What separates the great product managers from the average ones? Several in the field recently weighed in on Quora, and in the past, we at Jixee have mentioned some ideas of our own about what makes a truly great product manager as well. Across the board, there seems to be agreement on a few key traits. Here are the characteristics that transform an average product manager into one who stands out from the crowd.
First and foremost, a product manager is a leader. To be a great leader, a product manager must:
- Possess Emotional Intelligence: Great leaders, according to Daniel Goleman (writing has shaped business and leadership since the 1990s) possess all five key traits – self-awareness, self-regulation, social skills, empathy, and motivation. A great product manager possesses all five of these key E.I. characteristics, and has probably read up on emotional intelligence to boot.
- Take Risks: A great leader is not only unafraid to take risks, but can pose risks as advantages to get the company on board.
- Admit Mistakes: Transparency is important within a company and without. Good leaders admit when they make mistakes; great leaders learn from their mistakes to better grow their business.
Product managers should always be curious and asking questions, especially when it comes to customers. Talking to customers, and more importantly, truly listening to customers is an important part of a product manager’s job.
As Matthew G. Trifiro put it on Quora:
An excellent product manager understands the incredible value of customers’ input and will not only listen to feedback from customers, but will know what customers need before they know they need it.
One of the most important things a product manager does is communicate across teams and different levels of management to turn a vision into reality. To do that, a product manager must be a concise and clear communicator.
To be the best, a product manager must have a deeper understanding of psychology to better draw out the greatest potential from everyone and create an environment where they work well together. Understanding how to communicate with and manage clashing personalities alleviates tension and gets the job done more efficiently. In addition, building relationships with individuals on all levels is essential to gaining the trust necessary to make decisions and guide the development of a product from start to finish (and beyond).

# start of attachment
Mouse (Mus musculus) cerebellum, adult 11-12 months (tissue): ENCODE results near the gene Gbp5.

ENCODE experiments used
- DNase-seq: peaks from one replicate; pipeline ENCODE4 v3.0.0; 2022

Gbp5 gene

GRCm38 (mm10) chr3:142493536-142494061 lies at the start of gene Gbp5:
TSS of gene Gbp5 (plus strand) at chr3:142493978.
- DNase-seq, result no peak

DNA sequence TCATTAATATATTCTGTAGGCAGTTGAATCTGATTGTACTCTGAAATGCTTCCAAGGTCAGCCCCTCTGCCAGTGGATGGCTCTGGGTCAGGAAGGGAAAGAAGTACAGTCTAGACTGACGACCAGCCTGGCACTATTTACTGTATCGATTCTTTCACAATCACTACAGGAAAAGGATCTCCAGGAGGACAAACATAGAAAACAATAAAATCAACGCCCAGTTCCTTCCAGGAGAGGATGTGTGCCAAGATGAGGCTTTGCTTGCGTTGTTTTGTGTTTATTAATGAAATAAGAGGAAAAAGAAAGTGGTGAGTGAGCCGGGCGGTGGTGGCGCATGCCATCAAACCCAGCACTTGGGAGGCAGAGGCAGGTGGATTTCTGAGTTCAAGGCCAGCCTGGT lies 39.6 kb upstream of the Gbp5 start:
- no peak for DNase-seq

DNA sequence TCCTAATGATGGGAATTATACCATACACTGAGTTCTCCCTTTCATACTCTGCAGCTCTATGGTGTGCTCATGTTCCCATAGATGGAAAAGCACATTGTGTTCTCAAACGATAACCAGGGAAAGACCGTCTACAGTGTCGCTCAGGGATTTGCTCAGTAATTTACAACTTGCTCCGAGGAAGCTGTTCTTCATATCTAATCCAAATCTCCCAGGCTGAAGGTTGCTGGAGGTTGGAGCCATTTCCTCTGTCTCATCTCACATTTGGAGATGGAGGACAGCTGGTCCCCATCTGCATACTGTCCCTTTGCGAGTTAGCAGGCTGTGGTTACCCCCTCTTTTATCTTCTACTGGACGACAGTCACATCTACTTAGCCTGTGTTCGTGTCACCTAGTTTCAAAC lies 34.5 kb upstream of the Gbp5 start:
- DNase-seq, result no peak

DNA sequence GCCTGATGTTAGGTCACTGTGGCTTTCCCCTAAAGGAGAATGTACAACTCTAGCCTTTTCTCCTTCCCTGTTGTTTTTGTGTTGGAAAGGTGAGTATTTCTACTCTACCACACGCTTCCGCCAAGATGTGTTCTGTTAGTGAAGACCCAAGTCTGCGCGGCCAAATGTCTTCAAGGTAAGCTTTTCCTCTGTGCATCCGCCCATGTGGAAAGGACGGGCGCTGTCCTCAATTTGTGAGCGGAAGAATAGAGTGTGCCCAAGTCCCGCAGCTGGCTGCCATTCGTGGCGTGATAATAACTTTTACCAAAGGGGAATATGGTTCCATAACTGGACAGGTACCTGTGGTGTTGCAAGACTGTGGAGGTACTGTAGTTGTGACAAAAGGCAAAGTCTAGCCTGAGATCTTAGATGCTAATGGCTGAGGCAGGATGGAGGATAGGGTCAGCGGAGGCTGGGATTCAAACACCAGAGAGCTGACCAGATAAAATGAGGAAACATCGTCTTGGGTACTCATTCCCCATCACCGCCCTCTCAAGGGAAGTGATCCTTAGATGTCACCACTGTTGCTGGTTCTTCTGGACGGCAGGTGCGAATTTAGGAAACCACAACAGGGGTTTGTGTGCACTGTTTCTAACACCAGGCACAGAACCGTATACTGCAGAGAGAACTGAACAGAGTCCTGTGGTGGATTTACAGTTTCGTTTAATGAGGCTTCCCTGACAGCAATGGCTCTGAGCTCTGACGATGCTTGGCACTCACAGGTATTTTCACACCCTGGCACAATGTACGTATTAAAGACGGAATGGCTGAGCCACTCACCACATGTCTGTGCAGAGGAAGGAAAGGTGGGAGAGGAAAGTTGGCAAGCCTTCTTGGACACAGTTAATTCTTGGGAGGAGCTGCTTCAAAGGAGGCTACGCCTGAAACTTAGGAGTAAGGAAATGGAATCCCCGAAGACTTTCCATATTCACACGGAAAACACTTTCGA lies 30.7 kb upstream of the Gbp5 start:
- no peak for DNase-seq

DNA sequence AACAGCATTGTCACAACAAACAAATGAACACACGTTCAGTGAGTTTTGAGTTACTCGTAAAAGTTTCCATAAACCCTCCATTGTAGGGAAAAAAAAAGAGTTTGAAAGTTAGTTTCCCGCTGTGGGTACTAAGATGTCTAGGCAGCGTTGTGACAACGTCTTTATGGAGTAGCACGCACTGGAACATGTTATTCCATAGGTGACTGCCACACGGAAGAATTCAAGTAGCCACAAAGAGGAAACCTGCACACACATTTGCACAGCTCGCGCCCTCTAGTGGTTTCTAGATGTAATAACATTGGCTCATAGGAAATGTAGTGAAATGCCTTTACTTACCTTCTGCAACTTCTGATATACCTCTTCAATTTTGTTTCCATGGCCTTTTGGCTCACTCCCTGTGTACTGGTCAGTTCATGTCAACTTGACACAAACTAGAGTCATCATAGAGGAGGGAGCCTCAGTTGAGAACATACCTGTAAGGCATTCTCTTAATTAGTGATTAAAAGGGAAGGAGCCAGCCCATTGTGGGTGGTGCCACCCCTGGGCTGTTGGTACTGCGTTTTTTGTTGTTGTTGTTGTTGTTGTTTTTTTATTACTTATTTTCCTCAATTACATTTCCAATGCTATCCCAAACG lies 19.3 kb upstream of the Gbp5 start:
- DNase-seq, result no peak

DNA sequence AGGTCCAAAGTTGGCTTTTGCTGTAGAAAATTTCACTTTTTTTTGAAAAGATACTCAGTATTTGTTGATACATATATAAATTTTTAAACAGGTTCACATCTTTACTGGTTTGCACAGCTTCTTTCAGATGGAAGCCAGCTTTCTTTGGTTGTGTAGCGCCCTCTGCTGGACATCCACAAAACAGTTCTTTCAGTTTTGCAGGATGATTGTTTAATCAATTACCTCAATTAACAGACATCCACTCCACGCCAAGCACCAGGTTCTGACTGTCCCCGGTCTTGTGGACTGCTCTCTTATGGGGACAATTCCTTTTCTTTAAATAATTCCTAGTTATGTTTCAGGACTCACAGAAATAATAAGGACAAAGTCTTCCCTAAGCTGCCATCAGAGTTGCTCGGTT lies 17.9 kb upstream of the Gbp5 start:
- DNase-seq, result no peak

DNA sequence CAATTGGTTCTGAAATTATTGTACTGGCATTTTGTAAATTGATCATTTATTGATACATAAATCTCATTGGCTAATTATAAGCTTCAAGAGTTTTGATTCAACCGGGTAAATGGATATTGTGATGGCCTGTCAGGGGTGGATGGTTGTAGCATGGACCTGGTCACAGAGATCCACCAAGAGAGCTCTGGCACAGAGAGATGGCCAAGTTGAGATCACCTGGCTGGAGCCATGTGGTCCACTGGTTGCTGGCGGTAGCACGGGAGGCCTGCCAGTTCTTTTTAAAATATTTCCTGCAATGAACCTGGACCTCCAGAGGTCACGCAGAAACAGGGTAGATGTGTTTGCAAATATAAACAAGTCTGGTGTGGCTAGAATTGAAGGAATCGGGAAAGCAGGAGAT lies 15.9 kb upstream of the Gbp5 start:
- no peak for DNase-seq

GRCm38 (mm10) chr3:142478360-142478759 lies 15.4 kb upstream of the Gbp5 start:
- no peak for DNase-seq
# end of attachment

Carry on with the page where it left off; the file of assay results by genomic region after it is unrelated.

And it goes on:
Big Picture and Detail-Oriented
All product managers need to be able to visualize the “big picture” and then break it down to make it happen. Great product managers must truly excel at both the big and the little. Not only must they have the vision to forecast and innovate for the long term, but they must be able to simplify the complex steps and processes that will get the company there. Without simplification and prioritization, a product manager won’t be able to move the company forward toward its big goals.
Product managers aren’t necessarily experts in any one field, but to be effective at the job, they must know enough in design, programming, engineering, statistics, marketing, copy writing, and even history to be able to communicate effectively across fields and understand the time and effort needed to accomplish various tasks and goals.
Truly exceptional product managers are curious. They never stop learning and integrate their knowledge effortlessly.
Kristina Simmons says it best in her Quora post:
Good product managers excel at a few things on this list. Great product managers excel at all of them. Not only that, but they never stop asking questions and learning more, continuing to push themselves to new levels of greatness.
Candle Photo attribution: Vincent Lock
Eye Photo attribution: mind_scratch